The two mortals from another world (Bartholomew and Hector) set up a meeting with selected individauls from Earth to help them with their mission- though the meeting's true purpose isn't revealed.
We meet a local journalist - Jane - who's life is blighted by a horrific attack she suffered as a teenager. Des, is a lcoal cafe owner, but he too has a secret, a dark one from his school days. The final attendee at the meeting is Alistair, the local vicar, who seems to have a daily fight with apathy.
They all meet up one afternoon - but the meeting doesn't go the way Bartholomew and Hector intended...
Comment: One of the most interesting things to do if one likes books is, besides reading them, browsing and investigate them. While doing this at some point, I must have seen something this book that was appealing but I can't remember what anymore. After several years in the TBR I finally got to it.
In this book, the author embarks on a tale about what it would be like if, by some technical issue, there was no Heaven for Earth. The heavenly authorities catch the error and decide to send two emissaries - Bartholomew and Hector - to investigate what humans would want to see in their heaven and then it would be possible to create an environment which would suit them. However, upon reaching Earth, everything is confusing so when the three humans chosen to be interviewed end up being an amazing source of information, the two emissaries are delighted. Sadly, a mistake on their part has terrible consequences... will it be possible to create a doable heaven after all?
This is clearly a fantasy story where, I think, the author wanted to include all his point of view on what is considered good and bad in humans and he summarized it for this book. In my opinion, the result was a little too confusing and to be honest, there were moments I felt the story just didn't have enough structure to make me eager to follow what was going on. I confess I skimmed a few chapters.
The idea of this book is quite interesting and for fans of fantasy this is quite appealing. I can also think of one or two titles by other authors which are similar enough so that a new reader might have an idea on what to expect, but I feel bad by saying the author's writing style didn't appeal to me. To me, the story had an excess of elements which aren't important and distract from the beauty of the book, which I think is the reason why the three humans chosen to talk with the heaven guys. The three, Jane, Alistair and Des have enough personality to make them unique and a sort of symbol of humans but the writing makes it hard to focus on them.
The book is divided into two parts: first, while the heaven guys are dealing with the setting up of the interviews and we get the background on the humans, and the second part when the interview and its consequences happen. Simple but sadly there's so much pointless information that it was a struggle to get part that and focus on the elements that did matter. For instance, the amount of talk about where the emissaries go, how their family lives are, what they see as funny or not... this isn't given to the reader in a very fluid manner and I started to be annoyed at having to go through this information when it didn't even have any importance in the big scheme of things.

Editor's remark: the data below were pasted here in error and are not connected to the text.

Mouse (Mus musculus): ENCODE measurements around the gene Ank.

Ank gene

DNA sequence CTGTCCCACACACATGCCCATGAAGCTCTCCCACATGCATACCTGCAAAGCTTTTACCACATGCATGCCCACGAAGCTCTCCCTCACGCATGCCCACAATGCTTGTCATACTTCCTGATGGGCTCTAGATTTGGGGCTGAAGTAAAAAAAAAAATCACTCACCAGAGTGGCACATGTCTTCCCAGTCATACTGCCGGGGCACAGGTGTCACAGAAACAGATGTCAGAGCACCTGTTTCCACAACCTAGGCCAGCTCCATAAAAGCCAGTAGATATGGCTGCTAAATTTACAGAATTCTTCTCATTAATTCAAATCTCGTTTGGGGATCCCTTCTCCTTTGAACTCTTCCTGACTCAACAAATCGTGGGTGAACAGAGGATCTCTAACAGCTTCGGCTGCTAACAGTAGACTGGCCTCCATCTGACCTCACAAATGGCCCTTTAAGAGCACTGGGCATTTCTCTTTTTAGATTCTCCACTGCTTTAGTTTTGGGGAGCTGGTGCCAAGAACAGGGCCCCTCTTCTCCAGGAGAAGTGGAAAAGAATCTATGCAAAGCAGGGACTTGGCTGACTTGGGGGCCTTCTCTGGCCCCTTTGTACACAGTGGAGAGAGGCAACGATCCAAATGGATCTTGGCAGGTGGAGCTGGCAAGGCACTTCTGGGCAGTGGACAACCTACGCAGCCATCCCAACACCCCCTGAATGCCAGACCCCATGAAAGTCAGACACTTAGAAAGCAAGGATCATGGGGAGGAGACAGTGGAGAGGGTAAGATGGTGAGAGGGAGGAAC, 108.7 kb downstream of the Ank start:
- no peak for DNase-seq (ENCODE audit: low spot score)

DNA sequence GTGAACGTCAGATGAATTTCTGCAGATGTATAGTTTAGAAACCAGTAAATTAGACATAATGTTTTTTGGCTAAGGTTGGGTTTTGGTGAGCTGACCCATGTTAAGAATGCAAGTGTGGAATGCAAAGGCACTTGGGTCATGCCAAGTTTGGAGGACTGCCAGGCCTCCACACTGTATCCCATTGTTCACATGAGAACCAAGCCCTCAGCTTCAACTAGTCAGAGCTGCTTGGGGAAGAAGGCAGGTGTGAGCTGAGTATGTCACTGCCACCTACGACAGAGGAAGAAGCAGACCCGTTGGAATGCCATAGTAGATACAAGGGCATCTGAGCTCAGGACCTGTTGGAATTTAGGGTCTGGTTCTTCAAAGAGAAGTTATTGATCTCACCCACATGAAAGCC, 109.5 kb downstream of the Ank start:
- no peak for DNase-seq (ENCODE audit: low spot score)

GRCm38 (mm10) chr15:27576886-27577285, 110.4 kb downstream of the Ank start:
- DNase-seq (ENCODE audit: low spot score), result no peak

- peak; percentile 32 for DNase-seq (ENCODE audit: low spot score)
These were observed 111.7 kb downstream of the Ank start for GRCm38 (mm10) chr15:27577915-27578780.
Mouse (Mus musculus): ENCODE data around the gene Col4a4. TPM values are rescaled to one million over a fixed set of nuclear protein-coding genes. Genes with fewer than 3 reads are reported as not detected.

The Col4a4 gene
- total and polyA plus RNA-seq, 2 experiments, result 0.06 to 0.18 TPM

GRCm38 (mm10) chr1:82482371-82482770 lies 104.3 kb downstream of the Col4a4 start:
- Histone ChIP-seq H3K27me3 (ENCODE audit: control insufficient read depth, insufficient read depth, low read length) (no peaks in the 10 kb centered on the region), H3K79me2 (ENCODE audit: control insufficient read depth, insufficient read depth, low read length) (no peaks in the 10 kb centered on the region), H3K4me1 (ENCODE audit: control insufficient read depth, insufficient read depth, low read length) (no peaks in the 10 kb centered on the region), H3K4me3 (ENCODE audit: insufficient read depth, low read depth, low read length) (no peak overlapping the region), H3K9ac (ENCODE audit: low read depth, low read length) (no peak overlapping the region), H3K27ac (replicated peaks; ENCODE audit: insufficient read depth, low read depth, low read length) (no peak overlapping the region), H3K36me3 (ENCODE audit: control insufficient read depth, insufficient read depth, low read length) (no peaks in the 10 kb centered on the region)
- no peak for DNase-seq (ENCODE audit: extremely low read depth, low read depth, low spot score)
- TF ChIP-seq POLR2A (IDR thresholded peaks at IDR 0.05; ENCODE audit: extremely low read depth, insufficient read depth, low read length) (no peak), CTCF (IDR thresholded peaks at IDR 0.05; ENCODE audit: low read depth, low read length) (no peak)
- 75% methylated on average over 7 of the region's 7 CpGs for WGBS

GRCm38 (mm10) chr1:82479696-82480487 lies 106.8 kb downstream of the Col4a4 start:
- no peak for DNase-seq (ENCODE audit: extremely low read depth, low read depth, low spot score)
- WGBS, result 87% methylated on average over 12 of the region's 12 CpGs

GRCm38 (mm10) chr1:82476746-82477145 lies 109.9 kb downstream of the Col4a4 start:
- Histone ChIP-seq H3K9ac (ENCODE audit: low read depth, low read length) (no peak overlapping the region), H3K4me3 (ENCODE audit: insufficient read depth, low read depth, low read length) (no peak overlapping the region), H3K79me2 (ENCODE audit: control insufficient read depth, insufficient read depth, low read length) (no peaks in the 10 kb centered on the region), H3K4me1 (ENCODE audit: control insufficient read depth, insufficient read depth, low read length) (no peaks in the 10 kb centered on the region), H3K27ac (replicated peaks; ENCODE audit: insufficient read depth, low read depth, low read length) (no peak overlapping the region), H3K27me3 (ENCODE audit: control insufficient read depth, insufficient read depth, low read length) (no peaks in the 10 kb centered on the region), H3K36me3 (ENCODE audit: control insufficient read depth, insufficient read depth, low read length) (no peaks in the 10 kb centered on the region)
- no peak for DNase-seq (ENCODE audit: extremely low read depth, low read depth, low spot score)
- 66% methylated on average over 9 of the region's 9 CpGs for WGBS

Having finished the book, though, I can say I feel the first part of the story could have been reduced to a chapter or two and that would have been enough. The really interesting part, including some philosophical content and any kind of reflection one would do on the meaning of life and how small things can have big impacts, all has more interest in the second part. While I can understand the author had an idea in his head and he probably planned several things around that, I don't feel the execution showed smoothness of thought and too many elements gave the story a cluttered feel.
The two emissaries seem to have been done to be both wise and funny, even among the confusion of heaven hierarchy and how absurdly technical it aimed to look like. I didn't find their adventures nor thoughts nor conclusions to be funny. I got the feeling this was attempted so forcibly that the result was the opposite. Then, the humans had different personalities and backgrounds and experiences but in the end their thoughts on heaven were different too. It was all a little... predictable, in some aspects.
Since the three humans were there to play a part, I managed to maintain the emotional distance from them. Even the moments where they shared heavy thoughts or issues, it felt the characterization wasn't the goal, just how they might embody an idea, a problem... I would say that, if the goal was for this to be a funny but heartwarming fantasy, those elements weren't well done, and if this was meant to be a touch on the idea of spirituality or of what would entail if Heaven did exist, the fantasy elements made this into something a little...silly.